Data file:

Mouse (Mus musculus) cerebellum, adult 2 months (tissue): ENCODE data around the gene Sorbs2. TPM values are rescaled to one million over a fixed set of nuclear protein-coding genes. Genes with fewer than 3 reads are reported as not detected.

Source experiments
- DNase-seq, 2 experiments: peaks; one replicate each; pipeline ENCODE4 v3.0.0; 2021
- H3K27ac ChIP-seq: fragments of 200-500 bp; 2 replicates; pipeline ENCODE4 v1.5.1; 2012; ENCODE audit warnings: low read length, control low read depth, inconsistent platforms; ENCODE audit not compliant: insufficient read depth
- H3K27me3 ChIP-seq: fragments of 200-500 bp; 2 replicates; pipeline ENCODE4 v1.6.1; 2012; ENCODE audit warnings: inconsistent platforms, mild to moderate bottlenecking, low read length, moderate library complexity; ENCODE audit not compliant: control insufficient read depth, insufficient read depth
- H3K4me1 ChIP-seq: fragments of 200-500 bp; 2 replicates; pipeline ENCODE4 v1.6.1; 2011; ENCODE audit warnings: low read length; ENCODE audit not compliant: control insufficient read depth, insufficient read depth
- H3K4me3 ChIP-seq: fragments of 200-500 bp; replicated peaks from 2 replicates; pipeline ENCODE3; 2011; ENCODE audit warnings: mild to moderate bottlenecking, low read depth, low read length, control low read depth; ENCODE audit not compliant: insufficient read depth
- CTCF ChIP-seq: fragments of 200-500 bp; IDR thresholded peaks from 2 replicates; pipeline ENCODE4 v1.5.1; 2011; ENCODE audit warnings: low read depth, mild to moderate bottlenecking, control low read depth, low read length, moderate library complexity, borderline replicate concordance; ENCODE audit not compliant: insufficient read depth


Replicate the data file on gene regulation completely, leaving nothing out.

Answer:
Mouse (Mus musculus) cerebellum, adult 2 months (tissue): ENCODE data around the gene Sorbs2. TPM values are rescaled to one million over a fixed set of nuclear protein-coding genes. Genes with fewer than 3 reads are reported as not detected.

Source experiments
- DNase-seq, 2 experiments: peaks; one replicate each; pipeline ENCODE4 v3.0.0; 2021
- H3K27ac ChIP-seq: fragments of 200-500 bp; 2 replicates; pipeline ENCODE4 v1.5.1; 2012; ENCODE audit warnings: low read length, control low read depth, inconsistent platforms; ENCODE audit not compliant: insufficient read depth
- H3K27me3 ChIP-seq: fragments of 200-500 bp; 2 replicates; pipeline ENCODE4 v1.6.1; 2012; ENCODE audit warnings: inconsistent platforms, mild to moderate bottlenecking, low read length, moderate library complexity; ENCODE audit not compliant: control insufficient read depth, insufficient read depth
- H3K4me1 ChIP-seq: fragments of 200-500 bp; 2 replicates; pipeline ENCODE4 v1.6.1; 2011; ENCODE audit warnings: low read length; ENCODE audit not compliant: control insufficient read depth, insufficient read depth
- H3K4me3 ChIP-seq: fragments of 200-500 bp; replicated peaks from 2 replicates; pipeline ENCODE3; 2011; ENCODE audit warnings: mild to moderate bottlenecking, low read depth, low read length, control low read depth; ENCODE audit not compliant: insufficient read depth
- CTCF ChIP-seq: fragments of 200-500 bp; IDR thresholded peaks from 2 replicates; pipeline ENCODE4 v1.5.1; 2011; ENCODE audit warnings: low read depth, mild to moderate bottlenecking, control low read depth, low read length, moderate library complexity, borderline replicate concordance; ENCODE audit not compliant: insufficient read depth